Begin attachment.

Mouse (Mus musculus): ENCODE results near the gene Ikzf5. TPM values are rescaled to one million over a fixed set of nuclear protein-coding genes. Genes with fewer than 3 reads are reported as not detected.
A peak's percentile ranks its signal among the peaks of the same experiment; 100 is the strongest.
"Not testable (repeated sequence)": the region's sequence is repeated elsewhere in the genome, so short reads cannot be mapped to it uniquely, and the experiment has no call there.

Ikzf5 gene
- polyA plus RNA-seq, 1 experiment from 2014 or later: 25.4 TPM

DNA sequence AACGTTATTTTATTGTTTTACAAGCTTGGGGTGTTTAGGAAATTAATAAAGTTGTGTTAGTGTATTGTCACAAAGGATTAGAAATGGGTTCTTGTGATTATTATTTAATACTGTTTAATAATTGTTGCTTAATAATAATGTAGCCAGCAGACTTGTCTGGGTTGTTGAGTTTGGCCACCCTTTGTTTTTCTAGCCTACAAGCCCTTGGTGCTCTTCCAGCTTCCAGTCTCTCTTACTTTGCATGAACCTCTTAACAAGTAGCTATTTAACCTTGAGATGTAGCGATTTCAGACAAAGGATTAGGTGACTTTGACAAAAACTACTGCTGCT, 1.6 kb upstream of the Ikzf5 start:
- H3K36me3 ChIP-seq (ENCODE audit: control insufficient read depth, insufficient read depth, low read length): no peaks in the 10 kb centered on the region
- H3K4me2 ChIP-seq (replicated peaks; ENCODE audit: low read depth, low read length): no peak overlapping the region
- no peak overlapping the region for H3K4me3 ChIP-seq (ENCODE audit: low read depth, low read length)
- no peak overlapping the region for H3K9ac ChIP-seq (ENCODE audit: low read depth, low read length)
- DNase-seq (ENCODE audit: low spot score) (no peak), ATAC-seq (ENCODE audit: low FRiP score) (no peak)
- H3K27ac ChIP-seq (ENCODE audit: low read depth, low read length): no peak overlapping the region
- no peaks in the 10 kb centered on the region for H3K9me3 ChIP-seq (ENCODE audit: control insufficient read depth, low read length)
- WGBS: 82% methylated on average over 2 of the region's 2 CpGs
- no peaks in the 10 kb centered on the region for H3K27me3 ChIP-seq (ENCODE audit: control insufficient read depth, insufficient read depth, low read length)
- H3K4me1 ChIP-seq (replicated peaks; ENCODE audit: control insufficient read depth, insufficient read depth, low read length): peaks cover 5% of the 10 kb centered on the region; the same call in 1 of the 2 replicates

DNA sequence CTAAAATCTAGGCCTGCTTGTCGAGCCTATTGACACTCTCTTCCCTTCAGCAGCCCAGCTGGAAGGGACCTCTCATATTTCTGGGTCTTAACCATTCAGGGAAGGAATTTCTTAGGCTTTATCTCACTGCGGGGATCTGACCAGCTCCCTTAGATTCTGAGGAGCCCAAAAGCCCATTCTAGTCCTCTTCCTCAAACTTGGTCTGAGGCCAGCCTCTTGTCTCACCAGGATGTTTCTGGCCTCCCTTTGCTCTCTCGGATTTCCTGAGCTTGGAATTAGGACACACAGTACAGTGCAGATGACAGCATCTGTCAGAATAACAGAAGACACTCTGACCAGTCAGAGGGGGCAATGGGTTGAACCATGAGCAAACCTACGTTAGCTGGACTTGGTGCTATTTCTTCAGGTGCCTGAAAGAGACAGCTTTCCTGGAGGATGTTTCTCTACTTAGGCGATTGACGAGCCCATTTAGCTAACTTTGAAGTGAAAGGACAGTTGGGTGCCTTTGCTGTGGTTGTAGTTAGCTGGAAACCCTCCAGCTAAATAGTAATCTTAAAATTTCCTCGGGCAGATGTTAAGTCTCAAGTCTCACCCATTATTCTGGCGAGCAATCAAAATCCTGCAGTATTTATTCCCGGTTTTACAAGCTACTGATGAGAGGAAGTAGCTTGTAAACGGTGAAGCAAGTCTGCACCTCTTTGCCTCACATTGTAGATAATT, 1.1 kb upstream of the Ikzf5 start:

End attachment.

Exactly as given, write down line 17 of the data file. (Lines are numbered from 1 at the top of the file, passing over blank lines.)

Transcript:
DNA sequence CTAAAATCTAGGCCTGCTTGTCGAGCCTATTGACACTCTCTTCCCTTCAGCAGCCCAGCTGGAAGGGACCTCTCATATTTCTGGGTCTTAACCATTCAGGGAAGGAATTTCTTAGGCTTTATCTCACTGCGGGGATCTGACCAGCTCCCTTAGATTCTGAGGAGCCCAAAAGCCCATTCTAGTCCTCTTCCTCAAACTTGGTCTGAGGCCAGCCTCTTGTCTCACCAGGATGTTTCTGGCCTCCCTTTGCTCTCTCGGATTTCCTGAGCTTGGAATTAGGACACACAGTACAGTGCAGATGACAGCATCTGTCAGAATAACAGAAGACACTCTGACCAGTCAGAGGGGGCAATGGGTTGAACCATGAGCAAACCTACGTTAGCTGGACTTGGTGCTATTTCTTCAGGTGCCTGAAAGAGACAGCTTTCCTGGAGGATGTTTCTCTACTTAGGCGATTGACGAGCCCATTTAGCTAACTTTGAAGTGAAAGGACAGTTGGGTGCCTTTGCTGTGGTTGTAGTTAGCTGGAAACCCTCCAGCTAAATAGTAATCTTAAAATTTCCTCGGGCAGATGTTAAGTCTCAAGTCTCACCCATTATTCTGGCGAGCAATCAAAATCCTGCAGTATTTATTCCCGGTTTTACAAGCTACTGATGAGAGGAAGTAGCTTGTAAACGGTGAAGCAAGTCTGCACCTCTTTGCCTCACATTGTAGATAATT, 1.1 kb upstream of the Ikzf5 start: